Earlier this year, I wrote and self-published my first book, “The Jumbo Shrimp Gospel.” The book is about the oxy-moronic nature of the kingdom of God. One of the chapters, “Supernaturally Ordinary,” looks at the birth of Jesus. “JSG” would make a great Christmas present! By one for yourself and one for that special someone. Click on the blue Lulu logo over to the right.
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Now, onto an excerpt from the book…
Jesus, Aliens, and Will Smith
One of Will Smith’s early movie hits was “Men in Black”, a film about a secret government agency responsible for monitoring the alien population that lived on earth (we’re talking, not about illegal immigrants, but space critters like E.T.). Early in the movie, an enemy alien—a “bug”—crash landed on a farm outside New York City. The bug swiftly latched onto Edgar, the farmer, and sucked out all of his insides. The bug put Edgar’s skin on as a disguise. Edgar’s wife told Will Smith’s character that it looked like someone had put on an “Edgar suit.” The bug incarnated itself—it put skin on.
Volumes have been written about the incarnation of Jesus. It is not within the scope of this book to argue the finer points of the incarnation. We’re going to take God at His word—“the Word (Jesus) became flesh and dwelt among us.” In other words, Jesus put skin on. His mother Mary was a virgin when she conceived via the Holy Spirit (the mechanics of which we’ll never understand), and remained a virgin throughout her pregnancy with Jesus.
Those of us who grew up in church are so familiar with the incarnation that it no longer amazes us. We think about the incarnation during Christmas (especially when our kids flub lines and butcher songs in the church Christmas play), but that’s about it. Our familiarity has blinded us to the incarnation’s oxymoronic nature.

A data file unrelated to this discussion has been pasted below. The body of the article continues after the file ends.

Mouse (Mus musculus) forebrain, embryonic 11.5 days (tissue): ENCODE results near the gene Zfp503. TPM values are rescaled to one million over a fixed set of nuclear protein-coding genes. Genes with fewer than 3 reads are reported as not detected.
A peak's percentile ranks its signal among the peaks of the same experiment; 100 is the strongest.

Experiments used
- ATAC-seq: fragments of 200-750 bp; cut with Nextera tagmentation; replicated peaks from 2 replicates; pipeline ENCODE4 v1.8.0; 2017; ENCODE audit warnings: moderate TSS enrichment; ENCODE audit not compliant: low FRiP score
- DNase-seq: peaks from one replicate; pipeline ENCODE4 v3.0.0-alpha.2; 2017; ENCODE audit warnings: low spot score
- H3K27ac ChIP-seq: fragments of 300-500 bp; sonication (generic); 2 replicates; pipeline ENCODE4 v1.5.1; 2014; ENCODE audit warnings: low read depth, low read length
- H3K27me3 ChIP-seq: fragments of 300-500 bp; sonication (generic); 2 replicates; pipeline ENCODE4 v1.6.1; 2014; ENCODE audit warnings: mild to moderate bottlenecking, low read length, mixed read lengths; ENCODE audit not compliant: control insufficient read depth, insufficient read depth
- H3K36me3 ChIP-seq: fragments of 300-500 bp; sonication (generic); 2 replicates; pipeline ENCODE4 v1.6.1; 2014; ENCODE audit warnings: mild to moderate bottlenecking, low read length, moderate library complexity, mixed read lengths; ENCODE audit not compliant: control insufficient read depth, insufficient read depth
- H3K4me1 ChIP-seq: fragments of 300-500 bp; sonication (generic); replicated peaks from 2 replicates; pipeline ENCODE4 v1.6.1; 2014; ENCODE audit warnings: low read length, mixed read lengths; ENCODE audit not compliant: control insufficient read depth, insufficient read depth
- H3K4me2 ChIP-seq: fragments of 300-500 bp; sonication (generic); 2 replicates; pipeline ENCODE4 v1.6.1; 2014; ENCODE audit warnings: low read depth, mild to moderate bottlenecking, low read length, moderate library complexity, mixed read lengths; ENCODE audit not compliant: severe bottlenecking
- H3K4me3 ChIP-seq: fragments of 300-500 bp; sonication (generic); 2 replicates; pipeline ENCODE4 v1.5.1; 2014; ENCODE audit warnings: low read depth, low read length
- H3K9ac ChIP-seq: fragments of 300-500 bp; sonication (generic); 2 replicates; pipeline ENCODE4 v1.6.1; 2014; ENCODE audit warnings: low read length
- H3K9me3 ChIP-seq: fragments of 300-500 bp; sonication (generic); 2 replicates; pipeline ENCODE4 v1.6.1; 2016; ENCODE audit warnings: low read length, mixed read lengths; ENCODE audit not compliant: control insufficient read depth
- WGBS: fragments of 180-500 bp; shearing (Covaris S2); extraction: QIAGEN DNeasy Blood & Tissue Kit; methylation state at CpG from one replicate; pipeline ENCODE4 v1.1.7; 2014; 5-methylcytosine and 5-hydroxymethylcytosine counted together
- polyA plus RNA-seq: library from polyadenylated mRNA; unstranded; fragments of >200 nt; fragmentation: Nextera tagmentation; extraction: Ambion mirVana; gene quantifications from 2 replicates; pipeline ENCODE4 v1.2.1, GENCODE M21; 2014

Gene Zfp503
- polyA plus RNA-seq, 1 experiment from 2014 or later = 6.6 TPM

The idea of God putting on vulnerable human flesh is mind-boggling. Although I’m grateful that Jesus did put skin on, I sometimes wonder why He would want to become a human, especially with all the benefits that come with a physical body (namely gas, vomiting, and explosive diarrhea).
While the theological particulars of the incarnation are enough to give us a headache, we also need to consider the expectations that the ancient Jews had for the Messiah. They expected the Messiah to be a political and military Brock Lesnar who would go UFC on the Romans (the ruling empire at the time) and restore the kingdom of Israel to the glory it hadn’t seen since the days of king Solomon.
The expectations of the Jewish people were that the Messiah would be anything but ordinary. It turns out the Messiah was supernaturally ordinary.
 John 1:14.